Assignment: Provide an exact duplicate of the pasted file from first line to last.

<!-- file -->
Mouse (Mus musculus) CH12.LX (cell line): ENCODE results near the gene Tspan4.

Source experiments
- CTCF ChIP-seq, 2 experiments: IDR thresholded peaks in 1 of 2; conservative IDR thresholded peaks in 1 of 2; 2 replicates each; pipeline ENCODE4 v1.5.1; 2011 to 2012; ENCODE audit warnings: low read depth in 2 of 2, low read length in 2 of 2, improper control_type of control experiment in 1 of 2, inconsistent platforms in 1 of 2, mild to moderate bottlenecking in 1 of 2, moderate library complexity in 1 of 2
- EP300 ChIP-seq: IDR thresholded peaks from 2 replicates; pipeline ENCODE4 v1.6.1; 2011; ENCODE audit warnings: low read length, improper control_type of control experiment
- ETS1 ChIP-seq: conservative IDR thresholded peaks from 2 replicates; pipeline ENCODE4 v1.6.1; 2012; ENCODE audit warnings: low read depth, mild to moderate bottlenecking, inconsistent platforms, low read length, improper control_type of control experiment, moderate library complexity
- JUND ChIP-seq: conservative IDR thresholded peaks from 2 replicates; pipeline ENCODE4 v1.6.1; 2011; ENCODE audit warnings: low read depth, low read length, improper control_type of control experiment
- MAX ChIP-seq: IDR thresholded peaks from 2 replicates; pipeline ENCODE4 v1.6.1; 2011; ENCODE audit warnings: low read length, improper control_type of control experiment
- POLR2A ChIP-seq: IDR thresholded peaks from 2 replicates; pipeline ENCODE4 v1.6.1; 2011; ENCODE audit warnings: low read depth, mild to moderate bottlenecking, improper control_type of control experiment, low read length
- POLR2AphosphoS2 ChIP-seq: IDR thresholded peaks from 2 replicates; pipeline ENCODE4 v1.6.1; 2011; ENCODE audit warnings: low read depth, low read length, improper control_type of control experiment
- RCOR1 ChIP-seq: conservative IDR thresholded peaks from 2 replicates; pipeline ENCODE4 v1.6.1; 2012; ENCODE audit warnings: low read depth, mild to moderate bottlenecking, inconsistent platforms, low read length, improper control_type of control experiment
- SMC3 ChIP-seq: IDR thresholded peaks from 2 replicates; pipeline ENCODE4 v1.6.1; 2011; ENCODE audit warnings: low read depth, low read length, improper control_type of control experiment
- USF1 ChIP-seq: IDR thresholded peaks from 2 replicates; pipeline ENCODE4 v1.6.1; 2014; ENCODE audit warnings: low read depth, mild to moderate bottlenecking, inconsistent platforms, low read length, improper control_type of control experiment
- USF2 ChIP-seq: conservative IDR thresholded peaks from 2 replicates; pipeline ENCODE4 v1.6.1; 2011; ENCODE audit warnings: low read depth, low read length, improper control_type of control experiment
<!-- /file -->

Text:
Mouse (Mus musculus) CH12.LX (cell line): ENCODE results near the gene Tspan4.

Source experiments
- CTCF ChIP-seq, 2 experiments: IDR thresholded peaks in 1 of 2; conservative IDR thresholded peaks in 1 of 2; 2 replicates each; pipeline ENCODE4 v1.5.1; 2011 to 2012; ENCODE audit warnings: low read depth in 2 of 2, low read length in 2 of 2, improper control_type of control experiment in 1 of 2, inconsistent platforms in 1 of 2, mild to moderate bottlenecking in 1 of 2, moderate library complexity in 1 of 2
- EP300 ChIP-seq: IDR thresholded peaks from 2 replicates; pipeline ENCODE4 v1.6.1; 2011; ENCODE audit warnings: low read length, improper control_type of control experiment
- ETS1 ChIP-seq: conservative IDR thresholded peaks from 2 replicates; pipeline ENCODE4 v1.6.1; 2012; ENCODE audit warnings: low read depth, mild to moderate bottlenecking, inconsistent platforms, low read length, improper control_type of control experiment, moderate library complexity
- JUND ChIP-seq: conservative IDR thresholded peaks from 2 replicates; pipeline ENCODE4 v1.6.1; 2011; ENCODE audit warnings: low read depth, low read length, improper control_type of control experiment
- MAX ChIP-seq: IDR thresholded peaks from 2 replicates; pipeline ENCODE4 v1.6.1; 2011; ENCODE audit warnings: low read length, improper control_type of control experiment
- POLR2A ChIP-seq: IDR thresholded peaks from 2 replicates; pipeline ENCODE4 v1.6.1; 2011; ENCODE audit warnings: low read depth, mild to moderate bottlenecking, improper control_type of control experiment, low read length
- POLR2AphosphoS2 ChIP-seq: IDR thresholded peaks from 2 replicates; pipeline ENCODE4 v1.6.1; 2011; ENCODE audit warnings: low read depth, low read length, improper control_type of control experiment
- RCOR1 ChIP-seq: conservative IDR thresholded peaks from 2 replicates; pipeline ENCODE4 v1.6.1; 2012; ENCODE audit warnings: low read depth, mild to moderate bottlenecking, inconsistent platforms, low read length, improper control_type of control experiment
- SMC3 ChIP-seq: IDR thresholded peaks from 2 replicates; pipeline ENCODE4 v1.6.1; 2011; ENCODE audit warnings: low read depth, low read length, improper control_type of control experiment
- USF1 ChIP-seq: IDR thresholded peaks from 2 replicates; pipeline ENCODE4 v1.6.1; 2014; ENCODE audit warnings: low read depth, mild to moderate bottlenecking, inconsistent platforms, low read length, improper control_type of control experiment
- USF2 ChIP-seq: conservative IDR thresholded peaks from 2 replicates; pipeline ENCODE4 v1.6.1; 2011; ENCODE audit warnings: low read depth, low read length, improper control_type of control experiment